The free app can be downloaded from the App Store or on Google Play.
To date, £485,605 of donations have been generously given to Lighthouse Construction Industry Club to help construction workers and their families.
Avonside have pledged organisation-wide support for Lighthouse Construction Industry Charity, becoming the charity’s sponsors, advocates on social media and supporters offline. We happily donate at least £1000 each year.
As part of fundraising and awareness efforts, four members of staff, including Group SHEQ Sarah Burke, are undertaking the tough challenge of cycling 100 miles around London in August.
If you’d like to kindly donate to the team doing the Prudential Ride London challenge simply visit their JustGiving page or text: TILE91 to 70700. After all their training and preparation, we know they’d be very grateful! All proceeds go to Lighthouse Construction Industry Charity!
Around three decades ago a construction worker’s work environment was more dangerous than mining, serving in the Armed Forces or policing. This, of course, wasn’t acceptable and something had to be done. Thankfully, the construction community at the time came together and took a stand to address the unnecessary high-level of fatalities within the industry.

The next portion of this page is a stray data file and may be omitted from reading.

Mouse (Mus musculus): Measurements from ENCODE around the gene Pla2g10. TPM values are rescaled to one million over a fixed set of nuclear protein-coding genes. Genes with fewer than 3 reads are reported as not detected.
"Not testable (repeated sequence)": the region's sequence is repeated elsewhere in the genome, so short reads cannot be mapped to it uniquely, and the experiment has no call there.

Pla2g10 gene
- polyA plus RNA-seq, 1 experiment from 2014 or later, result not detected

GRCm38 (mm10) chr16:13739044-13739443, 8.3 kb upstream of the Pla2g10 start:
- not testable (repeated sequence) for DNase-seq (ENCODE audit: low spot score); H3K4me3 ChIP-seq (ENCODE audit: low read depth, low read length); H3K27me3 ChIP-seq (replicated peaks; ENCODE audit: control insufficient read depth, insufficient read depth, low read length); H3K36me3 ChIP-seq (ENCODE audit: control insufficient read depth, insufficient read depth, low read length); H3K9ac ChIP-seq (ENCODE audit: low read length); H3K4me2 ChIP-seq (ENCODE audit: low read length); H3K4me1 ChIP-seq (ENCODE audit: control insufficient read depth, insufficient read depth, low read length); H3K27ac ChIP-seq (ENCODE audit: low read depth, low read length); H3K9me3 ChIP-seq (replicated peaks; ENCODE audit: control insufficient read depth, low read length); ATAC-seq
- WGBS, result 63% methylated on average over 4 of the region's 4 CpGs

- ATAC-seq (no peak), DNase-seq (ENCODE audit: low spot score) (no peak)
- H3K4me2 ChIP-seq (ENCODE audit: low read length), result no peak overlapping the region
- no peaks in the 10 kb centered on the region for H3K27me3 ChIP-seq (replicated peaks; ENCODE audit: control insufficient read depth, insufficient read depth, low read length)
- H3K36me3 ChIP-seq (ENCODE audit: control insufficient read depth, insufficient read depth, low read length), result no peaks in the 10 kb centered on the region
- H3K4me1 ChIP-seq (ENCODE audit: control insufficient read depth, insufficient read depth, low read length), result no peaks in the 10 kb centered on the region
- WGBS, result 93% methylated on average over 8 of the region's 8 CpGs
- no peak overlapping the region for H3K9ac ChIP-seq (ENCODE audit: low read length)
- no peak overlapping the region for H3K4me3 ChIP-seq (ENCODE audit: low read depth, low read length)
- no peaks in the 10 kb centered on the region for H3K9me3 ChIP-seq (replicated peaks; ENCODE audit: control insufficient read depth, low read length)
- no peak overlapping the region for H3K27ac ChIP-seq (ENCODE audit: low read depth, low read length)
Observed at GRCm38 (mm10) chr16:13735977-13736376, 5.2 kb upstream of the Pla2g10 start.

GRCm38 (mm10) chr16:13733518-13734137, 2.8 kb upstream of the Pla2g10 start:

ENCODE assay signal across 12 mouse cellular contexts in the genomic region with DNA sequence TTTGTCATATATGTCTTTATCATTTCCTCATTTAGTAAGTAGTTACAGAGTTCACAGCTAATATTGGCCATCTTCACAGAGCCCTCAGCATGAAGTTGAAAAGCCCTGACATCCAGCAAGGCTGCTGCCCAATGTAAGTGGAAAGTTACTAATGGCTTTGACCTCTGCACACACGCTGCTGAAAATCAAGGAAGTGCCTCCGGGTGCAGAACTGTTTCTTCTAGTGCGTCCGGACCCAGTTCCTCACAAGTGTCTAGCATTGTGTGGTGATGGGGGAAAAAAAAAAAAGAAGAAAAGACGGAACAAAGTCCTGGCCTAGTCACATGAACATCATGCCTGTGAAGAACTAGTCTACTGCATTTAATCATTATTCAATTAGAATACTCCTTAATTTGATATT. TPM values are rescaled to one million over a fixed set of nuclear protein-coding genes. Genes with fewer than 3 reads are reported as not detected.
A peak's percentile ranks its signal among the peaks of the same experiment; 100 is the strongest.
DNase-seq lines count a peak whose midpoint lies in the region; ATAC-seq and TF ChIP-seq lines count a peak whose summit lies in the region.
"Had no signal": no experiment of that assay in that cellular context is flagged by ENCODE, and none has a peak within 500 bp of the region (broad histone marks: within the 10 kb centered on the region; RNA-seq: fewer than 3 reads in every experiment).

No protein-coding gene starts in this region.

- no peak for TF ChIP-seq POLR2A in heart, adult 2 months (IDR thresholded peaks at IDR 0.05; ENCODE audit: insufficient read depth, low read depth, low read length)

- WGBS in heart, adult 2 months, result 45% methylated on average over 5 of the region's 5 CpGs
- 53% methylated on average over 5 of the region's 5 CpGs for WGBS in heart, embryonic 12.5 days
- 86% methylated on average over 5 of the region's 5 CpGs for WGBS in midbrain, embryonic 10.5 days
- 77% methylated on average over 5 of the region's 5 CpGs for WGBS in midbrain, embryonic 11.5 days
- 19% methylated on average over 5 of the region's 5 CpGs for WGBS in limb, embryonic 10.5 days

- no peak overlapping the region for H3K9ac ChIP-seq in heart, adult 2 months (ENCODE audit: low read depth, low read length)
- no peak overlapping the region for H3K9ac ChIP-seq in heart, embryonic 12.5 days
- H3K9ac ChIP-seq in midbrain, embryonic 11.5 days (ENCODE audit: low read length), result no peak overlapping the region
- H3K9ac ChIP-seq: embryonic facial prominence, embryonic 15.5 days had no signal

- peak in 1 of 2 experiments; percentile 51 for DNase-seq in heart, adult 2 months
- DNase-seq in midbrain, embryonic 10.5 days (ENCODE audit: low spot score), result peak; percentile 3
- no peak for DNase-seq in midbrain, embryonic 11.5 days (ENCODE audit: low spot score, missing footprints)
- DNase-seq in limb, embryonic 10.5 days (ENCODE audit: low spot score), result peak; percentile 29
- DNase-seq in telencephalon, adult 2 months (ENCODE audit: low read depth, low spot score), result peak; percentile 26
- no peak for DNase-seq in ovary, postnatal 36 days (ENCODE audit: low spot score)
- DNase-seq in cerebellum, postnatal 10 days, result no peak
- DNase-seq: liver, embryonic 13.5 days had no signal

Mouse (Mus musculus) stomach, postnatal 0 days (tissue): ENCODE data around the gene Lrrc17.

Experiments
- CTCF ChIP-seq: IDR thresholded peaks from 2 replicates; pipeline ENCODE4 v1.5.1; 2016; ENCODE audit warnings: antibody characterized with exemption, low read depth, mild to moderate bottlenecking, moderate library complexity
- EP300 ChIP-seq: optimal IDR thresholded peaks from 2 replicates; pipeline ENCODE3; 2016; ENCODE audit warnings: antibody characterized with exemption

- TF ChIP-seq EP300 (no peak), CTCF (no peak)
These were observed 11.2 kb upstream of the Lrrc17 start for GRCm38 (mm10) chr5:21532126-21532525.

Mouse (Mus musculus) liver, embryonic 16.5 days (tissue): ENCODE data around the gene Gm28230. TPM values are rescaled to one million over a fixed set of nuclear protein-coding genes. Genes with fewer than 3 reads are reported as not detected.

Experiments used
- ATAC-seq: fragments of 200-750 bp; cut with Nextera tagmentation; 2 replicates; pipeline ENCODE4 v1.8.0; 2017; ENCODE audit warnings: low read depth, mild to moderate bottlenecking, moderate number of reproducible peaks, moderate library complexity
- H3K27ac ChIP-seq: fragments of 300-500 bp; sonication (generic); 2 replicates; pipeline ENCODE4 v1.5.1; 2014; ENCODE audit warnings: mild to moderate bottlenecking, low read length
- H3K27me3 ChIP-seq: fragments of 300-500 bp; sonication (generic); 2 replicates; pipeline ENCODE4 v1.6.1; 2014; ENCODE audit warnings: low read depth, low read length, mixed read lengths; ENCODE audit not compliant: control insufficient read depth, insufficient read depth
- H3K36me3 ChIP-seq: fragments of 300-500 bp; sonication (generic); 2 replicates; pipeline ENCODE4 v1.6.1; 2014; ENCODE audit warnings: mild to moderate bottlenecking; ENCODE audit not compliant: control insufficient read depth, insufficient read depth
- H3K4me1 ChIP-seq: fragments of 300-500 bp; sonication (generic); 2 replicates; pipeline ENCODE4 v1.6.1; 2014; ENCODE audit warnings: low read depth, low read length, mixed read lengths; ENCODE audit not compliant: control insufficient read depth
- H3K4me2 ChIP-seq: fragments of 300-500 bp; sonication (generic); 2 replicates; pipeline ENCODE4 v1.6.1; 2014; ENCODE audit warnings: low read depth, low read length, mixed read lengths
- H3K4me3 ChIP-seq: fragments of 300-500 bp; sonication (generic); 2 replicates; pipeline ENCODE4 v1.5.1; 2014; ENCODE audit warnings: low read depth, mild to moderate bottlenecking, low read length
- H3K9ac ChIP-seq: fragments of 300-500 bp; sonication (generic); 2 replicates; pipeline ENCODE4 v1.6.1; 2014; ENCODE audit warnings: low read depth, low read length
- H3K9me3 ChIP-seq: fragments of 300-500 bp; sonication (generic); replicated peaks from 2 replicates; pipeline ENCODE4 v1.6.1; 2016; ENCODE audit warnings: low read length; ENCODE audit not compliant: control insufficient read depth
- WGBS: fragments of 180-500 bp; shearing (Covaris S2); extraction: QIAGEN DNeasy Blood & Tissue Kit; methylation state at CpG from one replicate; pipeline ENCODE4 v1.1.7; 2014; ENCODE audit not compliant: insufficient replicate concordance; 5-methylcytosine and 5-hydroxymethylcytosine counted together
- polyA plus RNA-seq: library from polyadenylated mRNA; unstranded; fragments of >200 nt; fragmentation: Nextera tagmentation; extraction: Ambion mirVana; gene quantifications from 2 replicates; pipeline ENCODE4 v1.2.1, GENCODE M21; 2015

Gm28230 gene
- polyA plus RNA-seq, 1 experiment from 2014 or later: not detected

Why should mental health today be any different?
It’s the view of Avonside that the construction industry as a whole needs to present a united front and begin a journey of raising awareness, offering supportive workplace environments and fostering understanding to counter the mental health epidemic.
We need to shake the stereotype of the overly macho builder who isn’t allowed to be in touch with his feelings. This can be a challenge with mental health conditions often being an ‘invisible issue’ (as opposed to a physical illness). However, it’s imperative that we, as an industry, embrace professional openness, acceptance and sharing, for the sake of future construction workers. It’s okay to have a mental health condition. It’s not okay to suffer alone.
As Mental Health Awareness Week approaches (13th -19th May 2019), how could your construction company and staff help change the culture and attitudes towards mental health within your business?